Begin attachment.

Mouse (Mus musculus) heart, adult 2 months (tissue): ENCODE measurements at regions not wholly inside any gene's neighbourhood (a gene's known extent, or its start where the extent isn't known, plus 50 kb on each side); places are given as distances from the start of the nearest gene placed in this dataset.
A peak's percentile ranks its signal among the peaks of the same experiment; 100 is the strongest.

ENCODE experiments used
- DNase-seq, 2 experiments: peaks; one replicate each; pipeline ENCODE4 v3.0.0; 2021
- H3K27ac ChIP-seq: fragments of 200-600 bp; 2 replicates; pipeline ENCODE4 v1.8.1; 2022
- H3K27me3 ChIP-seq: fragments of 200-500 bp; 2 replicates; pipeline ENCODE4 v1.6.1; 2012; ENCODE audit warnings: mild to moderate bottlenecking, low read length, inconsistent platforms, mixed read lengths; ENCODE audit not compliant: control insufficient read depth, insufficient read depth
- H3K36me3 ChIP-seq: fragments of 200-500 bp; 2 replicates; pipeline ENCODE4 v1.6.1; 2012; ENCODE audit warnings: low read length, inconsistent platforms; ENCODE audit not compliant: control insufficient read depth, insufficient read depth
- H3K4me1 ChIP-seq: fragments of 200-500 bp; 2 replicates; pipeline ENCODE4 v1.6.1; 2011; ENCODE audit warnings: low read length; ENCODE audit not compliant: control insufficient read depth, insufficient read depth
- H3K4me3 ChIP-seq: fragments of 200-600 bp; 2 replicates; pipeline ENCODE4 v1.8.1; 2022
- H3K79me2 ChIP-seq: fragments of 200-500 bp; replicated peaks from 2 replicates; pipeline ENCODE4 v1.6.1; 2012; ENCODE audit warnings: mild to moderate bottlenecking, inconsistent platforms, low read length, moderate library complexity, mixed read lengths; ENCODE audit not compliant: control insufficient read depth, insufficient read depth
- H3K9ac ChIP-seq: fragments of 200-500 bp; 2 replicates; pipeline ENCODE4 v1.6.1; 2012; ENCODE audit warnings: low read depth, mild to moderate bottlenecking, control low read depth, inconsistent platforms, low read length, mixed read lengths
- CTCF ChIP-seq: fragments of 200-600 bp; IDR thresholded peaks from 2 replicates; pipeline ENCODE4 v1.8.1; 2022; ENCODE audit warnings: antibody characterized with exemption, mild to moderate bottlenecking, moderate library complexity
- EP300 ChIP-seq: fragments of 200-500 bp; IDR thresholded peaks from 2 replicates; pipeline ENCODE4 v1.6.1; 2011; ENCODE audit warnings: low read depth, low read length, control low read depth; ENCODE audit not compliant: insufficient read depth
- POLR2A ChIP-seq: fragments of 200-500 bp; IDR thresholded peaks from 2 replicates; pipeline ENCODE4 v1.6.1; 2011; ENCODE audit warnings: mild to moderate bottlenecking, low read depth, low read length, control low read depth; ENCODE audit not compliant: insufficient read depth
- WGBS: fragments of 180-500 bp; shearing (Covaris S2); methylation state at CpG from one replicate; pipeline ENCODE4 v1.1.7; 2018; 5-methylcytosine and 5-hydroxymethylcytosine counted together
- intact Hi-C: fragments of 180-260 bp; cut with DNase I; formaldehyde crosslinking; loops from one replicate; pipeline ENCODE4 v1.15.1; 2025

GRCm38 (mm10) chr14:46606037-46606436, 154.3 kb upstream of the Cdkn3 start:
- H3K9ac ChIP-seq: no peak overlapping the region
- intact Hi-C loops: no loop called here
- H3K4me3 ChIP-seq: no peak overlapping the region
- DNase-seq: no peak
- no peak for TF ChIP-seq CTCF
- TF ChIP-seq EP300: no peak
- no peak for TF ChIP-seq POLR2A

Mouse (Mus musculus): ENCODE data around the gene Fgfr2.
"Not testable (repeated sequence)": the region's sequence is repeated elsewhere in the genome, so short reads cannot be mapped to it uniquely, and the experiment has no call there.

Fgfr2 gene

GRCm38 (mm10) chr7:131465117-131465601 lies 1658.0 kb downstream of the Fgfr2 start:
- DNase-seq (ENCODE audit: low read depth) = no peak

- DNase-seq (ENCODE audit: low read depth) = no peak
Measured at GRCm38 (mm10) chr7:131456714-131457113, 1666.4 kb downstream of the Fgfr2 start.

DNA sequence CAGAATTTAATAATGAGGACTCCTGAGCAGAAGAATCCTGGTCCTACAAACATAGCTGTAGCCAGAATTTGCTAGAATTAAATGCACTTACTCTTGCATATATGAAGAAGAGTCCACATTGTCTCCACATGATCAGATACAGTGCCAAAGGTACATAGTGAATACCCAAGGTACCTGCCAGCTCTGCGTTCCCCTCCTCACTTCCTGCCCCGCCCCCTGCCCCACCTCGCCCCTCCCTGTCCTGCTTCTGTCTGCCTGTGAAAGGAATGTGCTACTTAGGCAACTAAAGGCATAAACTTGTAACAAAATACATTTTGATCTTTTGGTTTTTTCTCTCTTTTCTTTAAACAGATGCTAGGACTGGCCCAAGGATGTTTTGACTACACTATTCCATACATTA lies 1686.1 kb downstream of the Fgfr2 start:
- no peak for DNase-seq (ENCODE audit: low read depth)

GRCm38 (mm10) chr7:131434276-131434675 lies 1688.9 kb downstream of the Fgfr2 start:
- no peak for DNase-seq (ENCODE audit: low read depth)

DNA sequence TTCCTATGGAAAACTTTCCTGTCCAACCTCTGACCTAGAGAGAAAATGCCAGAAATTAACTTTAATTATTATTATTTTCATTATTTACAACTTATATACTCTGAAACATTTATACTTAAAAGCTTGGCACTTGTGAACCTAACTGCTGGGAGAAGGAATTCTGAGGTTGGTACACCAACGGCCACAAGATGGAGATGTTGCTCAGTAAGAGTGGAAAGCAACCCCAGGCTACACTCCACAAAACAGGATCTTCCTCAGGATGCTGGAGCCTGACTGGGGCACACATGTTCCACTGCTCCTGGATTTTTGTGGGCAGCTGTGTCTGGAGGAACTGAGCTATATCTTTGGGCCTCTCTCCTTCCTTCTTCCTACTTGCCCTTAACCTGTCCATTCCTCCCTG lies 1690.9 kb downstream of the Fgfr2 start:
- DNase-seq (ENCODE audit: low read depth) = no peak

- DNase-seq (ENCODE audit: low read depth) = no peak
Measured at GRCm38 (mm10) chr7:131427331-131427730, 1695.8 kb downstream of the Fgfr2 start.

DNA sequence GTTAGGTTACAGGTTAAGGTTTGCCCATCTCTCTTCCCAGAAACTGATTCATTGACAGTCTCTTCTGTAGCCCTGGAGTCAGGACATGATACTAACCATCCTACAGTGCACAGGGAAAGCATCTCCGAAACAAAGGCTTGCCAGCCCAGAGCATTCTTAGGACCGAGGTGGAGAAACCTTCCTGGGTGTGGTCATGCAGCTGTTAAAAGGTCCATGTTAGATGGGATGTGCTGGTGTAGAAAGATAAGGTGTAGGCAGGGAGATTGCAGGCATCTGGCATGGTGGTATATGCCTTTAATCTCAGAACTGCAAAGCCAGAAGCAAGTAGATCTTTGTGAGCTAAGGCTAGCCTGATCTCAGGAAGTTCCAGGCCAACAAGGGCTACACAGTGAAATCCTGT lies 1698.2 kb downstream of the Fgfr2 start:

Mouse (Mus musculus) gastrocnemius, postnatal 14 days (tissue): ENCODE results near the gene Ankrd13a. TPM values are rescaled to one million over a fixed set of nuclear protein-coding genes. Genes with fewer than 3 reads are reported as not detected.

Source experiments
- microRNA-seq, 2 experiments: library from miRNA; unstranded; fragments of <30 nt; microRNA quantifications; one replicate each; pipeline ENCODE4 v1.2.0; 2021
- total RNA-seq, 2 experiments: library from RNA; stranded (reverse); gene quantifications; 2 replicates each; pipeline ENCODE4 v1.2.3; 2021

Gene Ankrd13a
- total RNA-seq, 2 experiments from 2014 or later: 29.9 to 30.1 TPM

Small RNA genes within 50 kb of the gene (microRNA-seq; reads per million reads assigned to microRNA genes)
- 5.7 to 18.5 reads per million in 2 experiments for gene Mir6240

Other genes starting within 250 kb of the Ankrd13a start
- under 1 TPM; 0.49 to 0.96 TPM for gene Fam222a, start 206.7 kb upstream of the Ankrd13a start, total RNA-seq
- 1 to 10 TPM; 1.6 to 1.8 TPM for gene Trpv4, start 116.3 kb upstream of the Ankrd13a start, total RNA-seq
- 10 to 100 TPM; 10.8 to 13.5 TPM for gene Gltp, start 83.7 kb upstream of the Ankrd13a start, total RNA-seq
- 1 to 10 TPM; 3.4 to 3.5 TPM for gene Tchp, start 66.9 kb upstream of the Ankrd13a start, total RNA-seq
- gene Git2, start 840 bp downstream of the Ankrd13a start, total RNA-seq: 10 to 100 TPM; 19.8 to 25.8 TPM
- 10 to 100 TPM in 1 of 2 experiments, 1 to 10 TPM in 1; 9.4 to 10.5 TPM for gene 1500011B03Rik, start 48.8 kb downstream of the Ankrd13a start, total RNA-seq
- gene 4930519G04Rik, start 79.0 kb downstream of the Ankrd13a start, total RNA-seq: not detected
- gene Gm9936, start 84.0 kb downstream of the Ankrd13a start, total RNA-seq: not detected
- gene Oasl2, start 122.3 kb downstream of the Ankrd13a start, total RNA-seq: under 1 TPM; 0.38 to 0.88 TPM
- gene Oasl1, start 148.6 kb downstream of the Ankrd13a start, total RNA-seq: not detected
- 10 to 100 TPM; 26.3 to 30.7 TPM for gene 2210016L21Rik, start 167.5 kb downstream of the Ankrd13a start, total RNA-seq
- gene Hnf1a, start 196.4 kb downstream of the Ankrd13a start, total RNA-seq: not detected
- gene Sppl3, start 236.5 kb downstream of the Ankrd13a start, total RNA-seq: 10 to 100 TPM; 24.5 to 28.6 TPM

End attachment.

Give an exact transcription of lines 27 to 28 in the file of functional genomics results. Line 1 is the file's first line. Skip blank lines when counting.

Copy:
Fgfr2 gene

GRCm38 (mm10) chr7:131465117-131465601 lies 1658.0 kb downstream of the Fgfr2 start: